Teachers need a safe space to take risks with ed tech and test these new tools in their classrooms for successful implementation. That was one of many take aways from our recent Twitter chat. Read more....
By Jim Bellanca, for the Partnership for 21st Century Skills (P21)
Driving Question: What happens when evidence challenges “yes buts” about deeper learning?
My 9th grade English teacher always insisted that I define the key term when introducing a new topic. A driving question dictates the same. Plus, every time I see a blog post or magazine article about “Deeper Learning,” the first question I’m asked is what that key term means. More often than not, I am asked for examples to clarify the term. On the other hand, I hear “yes… but” that the term “deeper learning” is “old hat” or “everybody does that.” Thus, I thought it might be a good idea to layout the definition, some examples and describe its ingredients before responding to the key “yes, buts…”
Definitions and Descriptions
As I understand it, Deeper Learning is an umbrella term that describes what happens when teachers challenge students to explore, investigate, solve problems, or inquire about topics that they need to understand in depth and in life. Teachers who desire deeper learning results create deeper learning not as an occasional strategy that is nice for some, but as their fundamental approach that is necessarily good for all ...
While the ‘digital divide’ is well documented, studies show mixed results when trying to document technology’s influence on learning for at-risk students. In part, this is because the digital learning ecosystem is so complex. The academic realities for at-risk children, many of whom live in poverty, are also well known. More than half of all students enrolled in public schools today meet this designation. They are more likely to start school less academically prepared than their peers, fall behind throughout the summer due to learning loss and less likely to have access to technology, including computers, at home. ...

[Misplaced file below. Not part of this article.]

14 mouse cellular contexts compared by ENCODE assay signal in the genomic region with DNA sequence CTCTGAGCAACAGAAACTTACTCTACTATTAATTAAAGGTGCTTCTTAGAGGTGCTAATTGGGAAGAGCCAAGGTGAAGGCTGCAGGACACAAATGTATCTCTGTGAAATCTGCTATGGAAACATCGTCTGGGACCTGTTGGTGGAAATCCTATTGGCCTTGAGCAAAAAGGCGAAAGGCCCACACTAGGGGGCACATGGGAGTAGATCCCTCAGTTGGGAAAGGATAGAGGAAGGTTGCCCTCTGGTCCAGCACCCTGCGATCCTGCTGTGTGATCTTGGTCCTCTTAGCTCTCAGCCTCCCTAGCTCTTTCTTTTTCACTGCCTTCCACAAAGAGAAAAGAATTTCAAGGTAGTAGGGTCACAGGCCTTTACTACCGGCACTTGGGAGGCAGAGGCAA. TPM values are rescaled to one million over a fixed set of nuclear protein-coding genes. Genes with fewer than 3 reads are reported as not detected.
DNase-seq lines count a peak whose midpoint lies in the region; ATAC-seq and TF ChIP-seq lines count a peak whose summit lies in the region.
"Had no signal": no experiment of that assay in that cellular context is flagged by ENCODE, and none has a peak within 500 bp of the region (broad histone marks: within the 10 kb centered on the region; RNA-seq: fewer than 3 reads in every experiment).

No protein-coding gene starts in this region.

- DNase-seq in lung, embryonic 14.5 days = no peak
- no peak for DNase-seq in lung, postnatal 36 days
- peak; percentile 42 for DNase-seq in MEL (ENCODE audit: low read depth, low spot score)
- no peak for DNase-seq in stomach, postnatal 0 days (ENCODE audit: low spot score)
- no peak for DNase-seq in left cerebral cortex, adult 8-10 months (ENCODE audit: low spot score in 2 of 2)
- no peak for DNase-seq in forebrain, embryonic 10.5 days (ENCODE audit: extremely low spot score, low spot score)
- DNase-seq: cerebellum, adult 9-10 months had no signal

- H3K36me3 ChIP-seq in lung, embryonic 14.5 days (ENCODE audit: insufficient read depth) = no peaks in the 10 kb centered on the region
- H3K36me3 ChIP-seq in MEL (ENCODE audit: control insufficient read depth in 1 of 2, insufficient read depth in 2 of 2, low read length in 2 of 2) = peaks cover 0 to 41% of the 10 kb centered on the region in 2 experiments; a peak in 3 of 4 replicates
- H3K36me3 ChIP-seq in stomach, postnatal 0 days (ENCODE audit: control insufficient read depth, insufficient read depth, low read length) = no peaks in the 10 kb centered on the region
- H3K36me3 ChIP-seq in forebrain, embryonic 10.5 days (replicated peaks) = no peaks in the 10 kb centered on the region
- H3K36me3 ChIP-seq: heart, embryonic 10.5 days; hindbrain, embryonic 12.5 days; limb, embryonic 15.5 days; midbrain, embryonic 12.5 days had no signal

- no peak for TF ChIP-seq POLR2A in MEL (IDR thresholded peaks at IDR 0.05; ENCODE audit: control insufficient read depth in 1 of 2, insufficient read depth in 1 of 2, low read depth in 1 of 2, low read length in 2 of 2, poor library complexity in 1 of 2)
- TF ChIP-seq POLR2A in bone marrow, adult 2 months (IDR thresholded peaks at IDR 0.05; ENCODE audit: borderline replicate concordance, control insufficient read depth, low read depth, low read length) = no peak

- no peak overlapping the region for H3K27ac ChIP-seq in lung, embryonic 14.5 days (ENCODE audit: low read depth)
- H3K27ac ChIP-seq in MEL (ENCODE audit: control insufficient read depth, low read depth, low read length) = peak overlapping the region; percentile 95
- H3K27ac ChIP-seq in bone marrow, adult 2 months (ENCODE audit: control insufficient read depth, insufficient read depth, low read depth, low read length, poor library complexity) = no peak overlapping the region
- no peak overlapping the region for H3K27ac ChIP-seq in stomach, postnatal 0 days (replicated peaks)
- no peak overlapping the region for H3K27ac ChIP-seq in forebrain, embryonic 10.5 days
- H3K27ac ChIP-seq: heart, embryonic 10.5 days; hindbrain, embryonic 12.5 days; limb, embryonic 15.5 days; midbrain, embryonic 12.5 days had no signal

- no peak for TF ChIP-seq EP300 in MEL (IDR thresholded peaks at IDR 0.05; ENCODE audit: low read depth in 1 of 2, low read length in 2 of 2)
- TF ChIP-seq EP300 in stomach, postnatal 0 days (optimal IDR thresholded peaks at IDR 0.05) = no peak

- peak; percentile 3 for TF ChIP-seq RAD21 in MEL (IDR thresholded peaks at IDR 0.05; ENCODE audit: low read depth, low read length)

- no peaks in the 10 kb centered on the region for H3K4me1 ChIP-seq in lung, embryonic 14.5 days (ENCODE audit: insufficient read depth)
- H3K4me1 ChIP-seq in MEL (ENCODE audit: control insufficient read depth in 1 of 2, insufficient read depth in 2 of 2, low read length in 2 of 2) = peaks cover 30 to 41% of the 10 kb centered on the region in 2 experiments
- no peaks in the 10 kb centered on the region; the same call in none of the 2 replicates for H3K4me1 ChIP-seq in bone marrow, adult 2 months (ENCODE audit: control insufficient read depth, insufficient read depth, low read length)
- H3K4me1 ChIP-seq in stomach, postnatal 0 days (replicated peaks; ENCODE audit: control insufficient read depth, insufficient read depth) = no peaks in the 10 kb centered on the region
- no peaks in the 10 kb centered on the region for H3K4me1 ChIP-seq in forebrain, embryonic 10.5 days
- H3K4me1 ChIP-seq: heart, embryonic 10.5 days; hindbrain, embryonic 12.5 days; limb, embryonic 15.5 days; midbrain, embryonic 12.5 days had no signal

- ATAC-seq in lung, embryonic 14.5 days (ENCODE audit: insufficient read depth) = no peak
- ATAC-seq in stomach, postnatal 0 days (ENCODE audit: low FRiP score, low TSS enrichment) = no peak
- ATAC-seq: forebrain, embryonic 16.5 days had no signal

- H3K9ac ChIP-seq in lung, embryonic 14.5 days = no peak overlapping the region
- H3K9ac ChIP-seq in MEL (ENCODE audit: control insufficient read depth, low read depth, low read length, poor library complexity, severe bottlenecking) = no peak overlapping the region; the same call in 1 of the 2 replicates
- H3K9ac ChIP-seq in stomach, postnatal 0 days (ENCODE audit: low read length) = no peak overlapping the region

By Amber Chandler, American Federation of Teachers member and 7th and 8th grade English Language Arts Teacher at Frontier Middle School in Hamburg, NY
About two years ago I decided that I knew the perfect way to get rich. I’d create a lesson planning platform that had a dropdown menu of Common Core Learning Standards (CCLS). It would only be a matter of time before I could hit the road schilling this amazing product and making money hand over fist. Unfortunately, I had no idea how to do this. And before I could get a new college degree, create an amazing product, and begin my worldwide tour, some other people thought of it! CommonCurriculum.com (my favorite, and the one I still use) LessonPlanner.com, Planboard.com, and many others beat me to it. I guess they already had their degrees. ...
By Ethan Clark, Arts in Education Manager, National PTA
Monday, September 15, kicks off National Arts in Education Week and National PTA's "Start the Arts" Week (September 15-19). During this week, National PTA encourages schools, families and PTAs to #StartTheArts with arts-themed activities at school and at home, helping to encourage student participation in the arts.